The 2018 edition of EF Education First’s English Proficiency Index has recently been published, providing valuable insight into English language ability around the world. The index analysed test results from 1.3 million EF SET (Standard English Test) takers and used the data to rank the English language skills of 88 countries and regions, tracking improvements, declines, and various points of interest.
Overall, English proficiency has improved since last year’s index was published; 12 countries now rank in the top proficiency band, more than ever before. Public and private investment in English language teaching continues to increase, which is great news for EFL teachers.
The report ranks countries according to five proficiency bands: very high, high, moderate, low, very low. Claiming the number one spot this year is Sweden, with Scandinavian countries as a whole performing strongly – all Scandinavian countries included in the survey data rank in the top 10.
In last place in the index, at number 88, is Libya. The countries listed lowest in the table face a diverse range of obstacles, including ongoing conflict, severe issues with education infrastructure, and fragile economies and democracies.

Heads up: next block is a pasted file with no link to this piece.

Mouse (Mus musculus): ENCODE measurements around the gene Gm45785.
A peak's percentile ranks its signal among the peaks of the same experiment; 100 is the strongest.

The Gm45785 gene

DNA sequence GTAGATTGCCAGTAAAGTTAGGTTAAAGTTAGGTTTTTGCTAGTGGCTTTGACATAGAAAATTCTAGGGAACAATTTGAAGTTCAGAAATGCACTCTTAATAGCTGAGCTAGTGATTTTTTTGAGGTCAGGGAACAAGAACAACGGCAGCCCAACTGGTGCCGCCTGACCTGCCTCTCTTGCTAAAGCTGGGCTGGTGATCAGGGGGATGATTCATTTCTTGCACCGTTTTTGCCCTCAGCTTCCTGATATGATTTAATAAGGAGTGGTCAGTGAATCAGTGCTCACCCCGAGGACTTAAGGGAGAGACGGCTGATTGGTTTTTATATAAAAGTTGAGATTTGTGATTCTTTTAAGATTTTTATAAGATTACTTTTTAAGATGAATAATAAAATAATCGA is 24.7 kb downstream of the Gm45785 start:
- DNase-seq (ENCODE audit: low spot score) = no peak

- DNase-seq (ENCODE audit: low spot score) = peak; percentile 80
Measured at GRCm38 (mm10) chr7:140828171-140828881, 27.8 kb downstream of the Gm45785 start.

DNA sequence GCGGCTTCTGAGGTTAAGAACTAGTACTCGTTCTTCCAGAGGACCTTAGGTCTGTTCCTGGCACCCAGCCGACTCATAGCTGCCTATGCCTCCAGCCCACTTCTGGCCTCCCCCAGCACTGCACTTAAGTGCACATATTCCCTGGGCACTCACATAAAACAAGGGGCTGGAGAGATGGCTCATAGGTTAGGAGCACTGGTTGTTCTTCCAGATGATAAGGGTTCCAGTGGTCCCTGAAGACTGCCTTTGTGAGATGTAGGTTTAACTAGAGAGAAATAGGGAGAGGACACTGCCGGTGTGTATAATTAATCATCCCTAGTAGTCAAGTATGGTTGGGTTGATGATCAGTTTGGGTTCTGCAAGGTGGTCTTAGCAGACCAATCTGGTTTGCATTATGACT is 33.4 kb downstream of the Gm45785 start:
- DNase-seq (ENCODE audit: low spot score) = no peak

Here are the top ten most and least proficient countries as ranked in the report:
Where to watch
China’s proficiency score has slightly declined this year, however that’s not to say language learning is decreasing – in fact, the private English language market is estimated to continue growing at a rate of 22% per year. Additionally, 70% of parents want their kids to learn more English in school, so there is a wide understanding of the value of English.
Over in Japan, English will become an official subject in primary schools in 2020, which will double the current number of English classroom hours. In 2015 Japan ranked fifth from the bottom out of 30 Asian countries with TOEFL (Test of English as a Foreign Language) exams. Japan also ranks low in EF’s report and with the government showing a desire to introduce measures to combat this, this could lead to even more opportunities for EFL teachers over the coming years.